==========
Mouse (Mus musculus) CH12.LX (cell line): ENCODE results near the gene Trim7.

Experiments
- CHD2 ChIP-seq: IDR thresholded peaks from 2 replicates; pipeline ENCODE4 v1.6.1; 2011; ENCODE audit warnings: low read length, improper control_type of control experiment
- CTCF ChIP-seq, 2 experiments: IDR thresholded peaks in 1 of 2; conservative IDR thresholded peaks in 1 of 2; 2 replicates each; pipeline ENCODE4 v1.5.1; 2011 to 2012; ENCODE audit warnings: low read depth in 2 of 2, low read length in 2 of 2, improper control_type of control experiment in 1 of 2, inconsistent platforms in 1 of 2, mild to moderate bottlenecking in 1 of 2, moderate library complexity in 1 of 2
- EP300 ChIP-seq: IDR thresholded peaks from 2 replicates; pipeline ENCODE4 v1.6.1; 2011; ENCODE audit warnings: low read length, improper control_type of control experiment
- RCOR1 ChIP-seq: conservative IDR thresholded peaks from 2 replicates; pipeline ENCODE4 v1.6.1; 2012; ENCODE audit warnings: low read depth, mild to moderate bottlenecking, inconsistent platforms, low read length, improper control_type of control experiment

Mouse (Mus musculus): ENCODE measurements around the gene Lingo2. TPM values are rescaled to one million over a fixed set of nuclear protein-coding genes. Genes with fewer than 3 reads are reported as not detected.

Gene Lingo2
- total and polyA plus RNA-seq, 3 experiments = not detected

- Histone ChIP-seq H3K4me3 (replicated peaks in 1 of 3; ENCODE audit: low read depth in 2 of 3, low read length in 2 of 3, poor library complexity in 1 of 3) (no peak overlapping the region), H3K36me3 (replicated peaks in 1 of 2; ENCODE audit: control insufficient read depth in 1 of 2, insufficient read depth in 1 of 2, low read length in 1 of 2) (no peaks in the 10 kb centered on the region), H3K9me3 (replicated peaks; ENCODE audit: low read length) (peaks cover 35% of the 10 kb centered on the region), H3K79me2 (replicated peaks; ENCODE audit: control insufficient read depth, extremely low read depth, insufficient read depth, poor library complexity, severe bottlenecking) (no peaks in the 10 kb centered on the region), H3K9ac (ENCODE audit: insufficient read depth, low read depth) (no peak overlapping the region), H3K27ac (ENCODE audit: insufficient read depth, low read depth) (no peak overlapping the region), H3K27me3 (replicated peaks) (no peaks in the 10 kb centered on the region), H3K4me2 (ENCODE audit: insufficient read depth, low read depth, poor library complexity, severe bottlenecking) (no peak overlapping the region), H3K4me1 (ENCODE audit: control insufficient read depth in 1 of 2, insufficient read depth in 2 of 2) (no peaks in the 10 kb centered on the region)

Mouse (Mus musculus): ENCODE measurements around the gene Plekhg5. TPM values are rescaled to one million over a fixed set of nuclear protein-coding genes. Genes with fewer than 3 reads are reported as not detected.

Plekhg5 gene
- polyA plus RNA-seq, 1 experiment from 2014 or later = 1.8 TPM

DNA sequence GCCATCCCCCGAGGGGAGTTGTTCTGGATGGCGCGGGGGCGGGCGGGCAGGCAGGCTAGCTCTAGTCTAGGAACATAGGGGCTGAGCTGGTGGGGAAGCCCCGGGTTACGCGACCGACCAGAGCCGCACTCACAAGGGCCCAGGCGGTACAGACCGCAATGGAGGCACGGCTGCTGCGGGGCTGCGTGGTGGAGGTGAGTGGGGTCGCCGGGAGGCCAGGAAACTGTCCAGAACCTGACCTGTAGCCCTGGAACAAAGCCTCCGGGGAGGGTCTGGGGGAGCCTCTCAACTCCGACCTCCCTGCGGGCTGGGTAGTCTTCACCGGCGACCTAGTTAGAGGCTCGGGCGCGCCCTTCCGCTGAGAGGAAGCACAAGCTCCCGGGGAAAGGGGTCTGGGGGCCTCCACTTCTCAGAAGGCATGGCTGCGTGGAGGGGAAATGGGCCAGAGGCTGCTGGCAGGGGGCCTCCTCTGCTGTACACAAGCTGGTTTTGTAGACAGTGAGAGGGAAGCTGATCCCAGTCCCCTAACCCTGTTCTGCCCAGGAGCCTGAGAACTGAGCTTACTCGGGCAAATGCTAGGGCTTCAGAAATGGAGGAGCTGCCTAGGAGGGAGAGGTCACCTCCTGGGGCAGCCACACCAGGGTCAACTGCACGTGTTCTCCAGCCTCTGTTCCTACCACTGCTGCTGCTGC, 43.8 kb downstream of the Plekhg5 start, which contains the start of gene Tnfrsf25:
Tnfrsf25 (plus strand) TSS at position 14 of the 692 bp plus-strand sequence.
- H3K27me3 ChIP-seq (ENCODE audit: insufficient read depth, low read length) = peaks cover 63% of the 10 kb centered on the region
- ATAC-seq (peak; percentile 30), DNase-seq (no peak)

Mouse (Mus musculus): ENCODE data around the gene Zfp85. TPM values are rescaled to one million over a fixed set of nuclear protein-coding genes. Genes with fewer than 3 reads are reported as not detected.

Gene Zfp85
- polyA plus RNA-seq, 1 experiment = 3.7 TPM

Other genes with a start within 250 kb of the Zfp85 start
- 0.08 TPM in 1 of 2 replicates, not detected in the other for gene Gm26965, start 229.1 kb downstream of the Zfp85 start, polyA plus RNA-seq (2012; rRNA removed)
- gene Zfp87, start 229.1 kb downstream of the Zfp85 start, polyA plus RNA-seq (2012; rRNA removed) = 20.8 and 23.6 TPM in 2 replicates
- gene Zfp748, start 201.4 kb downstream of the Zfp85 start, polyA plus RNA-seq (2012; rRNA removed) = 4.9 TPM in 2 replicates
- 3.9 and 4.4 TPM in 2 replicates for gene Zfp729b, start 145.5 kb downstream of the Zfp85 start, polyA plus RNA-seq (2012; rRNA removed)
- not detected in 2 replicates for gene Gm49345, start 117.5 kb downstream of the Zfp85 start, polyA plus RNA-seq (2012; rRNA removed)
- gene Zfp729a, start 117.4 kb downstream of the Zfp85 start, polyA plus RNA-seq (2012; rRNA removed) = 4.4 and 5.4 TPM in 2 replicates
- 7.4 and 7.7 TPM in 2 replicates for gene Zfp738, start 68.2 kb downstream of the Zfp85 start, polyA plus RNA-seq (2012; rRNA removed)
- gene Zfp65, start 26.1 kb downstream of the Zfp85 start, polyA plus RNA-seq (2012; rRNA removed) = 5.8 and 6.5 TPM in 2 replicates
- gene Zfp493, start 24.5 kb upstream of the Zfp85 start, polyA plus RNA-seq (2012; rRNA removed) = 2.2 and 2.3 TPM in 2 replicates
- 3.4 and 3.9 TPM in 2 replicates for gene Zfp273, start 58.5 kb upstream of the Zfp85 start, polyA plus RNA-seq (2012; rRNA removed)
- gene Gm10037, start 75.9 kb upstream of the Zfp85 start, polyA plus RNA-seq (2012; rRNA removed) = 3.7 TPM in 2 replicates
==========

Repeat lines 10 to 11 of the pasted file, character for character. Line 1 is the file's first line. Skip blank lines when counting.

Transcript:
- Histone ChIP-seq H3K4me3 (replicated peaks in 1 of 3; ENCODE audit: low read depth in 2 of 3, low read length in 2 of 3, poor library complexity in 1 of 3) (no peak overlapping the region), H3K36me3 (replicated peaks in 1 of 2; ENCODE audit: control insufficient read depth in 1 of 2, insufficient read depth in 1 of 2, low read length in 1 of 2) (no peaks in the 10 kb centered on the region), H3K9me3 (replicated peaks; ENCODE audit: low read length) (peaks cover 35% of the 10 kb centered on the region), H3K79me2 (replicated peaks; ENCODE audit: control insufficient read depth, extremely low read depth, insufficient read depth, poor library complexity, severe bottlenecking) (no peaks in the 10 kb centered on the region), H3K9ac (ENCODE audit: insufficient read depth, low read depth) (no peak overlapping the region), H3K27ac (ENCODE audit: insufficient read depth, low read depth) (no peak overlapping the region), H3K27me3 (replicated peaks) (no peaks in the 10 kb centered on the region), H3K4me2 (ENCODE audit: insufficient read depth, low read depth, poor library complexity, severe bottlenecking) (no peak overlapping the region), H3K4me1 (ENCODE audit: control insufficient read depth in 1 of 2, insufficient read depth in 2 of 2) (no peaks in the 10 kb centered on the region)

Mouse (Mus musculus): ENCODE measurements around the gene Plekhg5. TPM values are rescaled to one million over a fixed set of nuclear protein-coding genes. Genes with fewer than 3 reads are reported as not detected.